He recalls the challenges they faced while developing the prototype and setting up manufacturing. “Working capital is a huge challenge, but winning the UN Environment Young Champions of the Earth award last year for Asia and the Pacific region made a difference,” says Kushagra, explaining that the product can improve Delhi NCR’s ambient air by 16 to 18 per cent and if used for a localised application, its efficacy goes up 50 to 60 per cent.

Solar-powered cold room

Wanting to put their learning to use, three students of IIT Kharagpur found that farmers close to their campus and in other parts of the country did not have sufficient access to power to be able to save the perishable produce they cultivated.

To address the need, they formed start-up ecoZen Solutions and among the products they built was Ecofrost, a farm- to-fork portable solar-powered cold room that can keep perishable items such as flowers, fruits and vegetables fresh for an extended period of time.

“We first introduced farmers to solar-based irrigation and found that though this resulted in their land turning from barren to green and increasing productivity, it wasn’t generating the required income due to massive wastage of perishables. So, we designed our cooling device using solar energy and thermal energy storage back-up. Our new offering, the Ecofrost Link, is a modular version that can enable any insulated room to be a solar-powered cold room,” says CEO Devendra Gupta, as he explains the process of connecting farmer to traders and the markets.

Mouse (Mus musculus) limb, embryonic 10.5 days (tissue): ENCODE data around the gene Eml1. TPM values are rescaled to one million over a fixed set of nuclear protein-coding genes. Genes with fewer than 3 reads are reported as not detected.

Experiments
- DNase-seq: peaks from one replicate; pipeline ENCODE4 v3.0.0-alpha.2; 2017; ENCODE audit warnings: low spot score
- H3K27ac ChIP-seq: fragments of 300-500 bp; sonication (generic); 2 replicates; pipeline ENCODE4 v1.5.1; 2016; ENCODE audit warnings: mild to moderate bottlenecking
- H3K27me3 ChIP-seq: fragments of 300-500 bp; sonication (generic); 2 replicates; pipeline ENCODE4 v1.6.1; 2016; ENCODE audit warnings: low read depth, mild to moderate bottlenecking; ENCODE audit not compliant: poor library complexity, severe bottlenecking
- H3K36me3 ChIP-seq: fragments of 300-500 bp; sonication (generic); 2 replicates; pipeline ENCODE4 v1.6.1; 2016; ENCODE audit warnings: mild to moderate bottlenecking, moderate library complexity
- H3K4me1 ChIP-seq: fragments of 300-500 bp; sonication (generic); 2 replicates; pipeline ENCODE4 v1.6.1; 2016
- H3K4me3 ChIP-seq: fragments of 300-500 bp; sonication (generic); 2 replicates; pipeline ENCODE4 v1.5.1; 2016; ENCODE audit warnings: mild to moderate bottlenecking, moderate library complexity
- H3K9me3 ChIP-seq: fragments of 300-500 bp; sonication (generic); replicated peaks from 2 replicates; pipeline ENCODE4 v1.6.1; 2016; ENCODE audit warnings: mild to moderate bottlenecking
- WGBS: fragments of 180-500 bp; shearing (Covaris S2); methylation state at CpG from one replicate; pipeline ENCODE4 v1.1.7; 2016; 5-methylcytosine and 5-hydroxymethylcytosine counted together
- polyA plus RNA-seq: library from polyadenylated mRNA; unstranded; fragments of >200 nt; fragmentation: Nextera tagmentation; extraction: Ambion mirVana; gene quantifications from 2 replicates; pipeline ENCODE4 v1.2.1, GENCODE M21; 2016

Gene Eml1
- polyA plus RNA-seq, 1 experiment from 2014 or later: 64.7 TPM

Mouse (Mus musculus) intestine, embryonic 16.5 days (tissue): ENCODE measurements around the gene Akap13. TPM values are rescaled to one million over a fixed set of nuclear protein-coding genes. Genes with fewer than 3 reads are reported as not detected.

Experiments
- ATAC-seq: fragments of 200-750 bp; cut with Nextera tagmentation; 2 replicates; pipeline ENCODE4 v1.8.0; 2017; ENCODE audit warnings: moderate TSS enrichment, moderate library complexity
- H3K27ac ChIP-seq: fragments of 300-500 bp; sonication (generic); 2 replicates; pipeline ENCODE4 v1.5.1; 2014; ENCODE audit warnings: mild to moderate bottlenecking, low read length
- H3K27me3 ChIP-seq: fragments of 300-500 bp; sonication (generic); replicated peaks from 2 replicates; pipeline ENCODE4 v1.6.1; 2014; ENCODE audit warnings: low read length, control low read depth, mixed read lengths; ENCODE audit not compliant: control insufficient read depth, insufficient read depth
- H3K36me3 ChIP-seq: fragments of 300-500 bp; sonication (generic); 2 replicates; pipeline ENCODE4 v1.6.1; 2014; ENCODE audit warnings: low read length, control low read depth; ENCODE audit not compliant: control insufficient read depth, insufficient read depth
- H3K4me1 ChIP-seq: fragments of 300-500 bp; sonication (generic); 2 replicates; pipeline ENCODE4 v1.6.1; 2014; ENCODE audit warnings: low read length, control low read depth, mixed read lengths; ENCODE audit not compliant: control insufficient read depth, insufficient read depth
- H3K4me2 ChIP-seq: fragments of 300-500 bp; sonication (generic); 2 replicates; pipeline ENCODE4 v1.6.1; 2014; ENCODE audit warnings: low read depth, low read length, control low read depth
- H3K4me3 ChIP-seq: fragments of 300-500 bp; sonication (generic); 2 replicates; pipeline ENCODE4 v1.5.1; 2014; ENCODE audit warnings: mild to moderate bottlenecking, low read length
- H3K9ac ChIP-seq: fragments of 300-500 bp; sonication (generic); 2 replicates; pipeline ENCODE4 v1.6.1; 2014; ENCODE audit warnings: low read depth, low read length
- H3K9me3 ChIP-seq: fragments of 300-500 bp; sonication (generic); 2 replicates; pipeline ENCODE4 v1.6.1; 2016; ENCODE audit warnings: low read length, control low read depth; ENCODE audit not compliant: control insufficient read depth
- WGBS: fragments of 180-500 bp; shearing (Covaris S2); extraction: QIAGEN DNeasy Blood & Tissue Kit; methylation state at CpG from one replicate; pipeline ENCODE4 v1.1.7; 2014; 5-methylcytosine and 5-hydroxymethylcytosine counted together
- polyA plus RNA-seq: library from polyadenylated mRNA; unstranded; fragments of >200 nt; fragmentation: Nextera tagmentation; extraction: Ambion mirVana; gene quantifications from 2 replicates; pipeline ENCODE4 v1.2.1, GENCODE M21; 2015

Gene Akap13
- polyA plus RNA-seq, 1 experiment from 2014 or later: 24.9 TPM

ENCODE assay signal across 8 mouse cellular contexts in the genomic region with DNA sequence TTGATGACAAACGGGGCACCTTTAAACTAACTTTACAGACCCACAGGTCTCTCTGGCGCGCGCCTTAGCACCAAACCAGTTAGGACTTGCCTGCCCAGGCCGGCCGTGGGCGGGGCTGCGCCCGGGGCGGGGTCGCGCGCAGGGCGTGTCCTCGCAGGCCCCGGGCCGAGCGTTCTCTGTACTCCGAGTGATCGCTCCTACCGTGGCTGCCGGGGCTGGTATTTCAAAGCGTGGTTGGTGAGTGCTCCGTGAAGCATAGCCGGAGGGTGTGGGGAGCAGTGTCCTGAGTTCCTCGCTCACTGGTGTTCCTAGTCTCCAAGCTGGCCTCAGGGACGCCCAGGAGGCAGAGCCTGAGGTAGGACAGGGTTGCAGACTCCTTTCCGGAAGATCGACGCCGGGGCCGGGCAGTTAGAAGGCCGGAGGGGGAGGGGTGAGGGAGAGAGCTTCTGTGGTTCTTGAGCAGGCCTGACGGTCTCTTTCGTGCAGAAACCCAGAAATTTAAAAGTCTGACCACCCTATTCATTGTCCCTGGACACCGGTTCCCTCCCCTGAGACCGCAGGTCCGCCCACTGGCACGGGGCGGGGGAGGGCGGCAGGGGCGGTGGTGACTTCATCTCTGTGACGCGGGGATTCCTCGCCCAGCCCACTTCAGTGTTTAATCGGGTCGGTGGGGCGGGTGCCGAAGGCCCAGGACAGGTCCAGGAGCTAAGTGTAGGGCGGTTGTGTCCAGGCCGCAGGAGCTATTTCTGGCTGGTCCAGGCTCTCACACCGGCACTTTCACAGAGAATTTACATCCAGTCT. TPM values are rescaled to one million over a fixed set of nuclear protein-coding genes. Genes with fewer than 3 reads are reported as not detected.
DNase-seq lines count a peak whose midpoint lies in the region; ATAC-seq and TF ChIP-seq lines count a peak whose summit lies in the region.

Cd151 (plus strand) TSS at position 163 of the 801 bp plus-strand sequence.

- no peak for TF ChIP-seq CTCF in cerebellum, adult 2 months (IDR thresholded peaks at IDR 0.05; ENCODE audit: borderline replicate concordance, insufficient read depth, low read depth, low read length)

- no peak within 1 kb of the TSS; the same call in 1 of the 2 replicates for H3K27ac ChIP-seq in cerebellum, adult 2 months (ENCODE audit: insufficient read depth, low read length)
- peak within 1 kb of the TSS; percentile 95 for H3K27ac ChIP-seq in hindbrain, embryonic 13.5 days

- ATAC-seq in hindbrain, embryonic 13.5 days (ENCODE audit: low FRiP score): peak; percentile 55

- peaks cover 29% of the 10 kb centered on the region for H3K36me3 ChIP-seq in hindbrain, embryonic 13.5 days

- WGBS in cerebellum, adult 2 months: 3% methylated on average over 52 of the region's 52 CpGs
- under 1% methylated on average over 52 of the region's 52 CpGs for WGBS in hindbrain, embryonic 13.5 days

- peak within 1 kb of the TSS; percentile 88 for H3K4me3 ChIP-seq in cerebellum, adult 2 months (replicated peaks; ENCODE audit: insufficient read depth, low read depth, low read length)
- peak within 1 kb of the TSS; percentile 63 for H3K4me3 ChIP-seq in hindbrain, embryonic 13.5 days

The company has deployed around 150 units on the field and hopes to spread this vital product to many more energy-starved areas of the country.

A host of ideas

Apart from the above three, UNEP has chosen 17 other path-breaking green technologies for their innovation platform this year.

“We plan to make this an annual event,” says Atul Bagai, head of UN Environment India Country Office.

“Our office is new to India and we were looking to doing something that would be our signature event. At another level, a lot of start-ups are happening (in the environment space). We wanted to bring something to the table of value.”

Bagai hopes that highlighting these scalable ideas and connecting them with businesses will make a substantial difference. “We do not invest enough on solid innovation and research. We need to go many leaps and bounds forward,” he concludes.

The future is waiting.

Published on September 25, 2019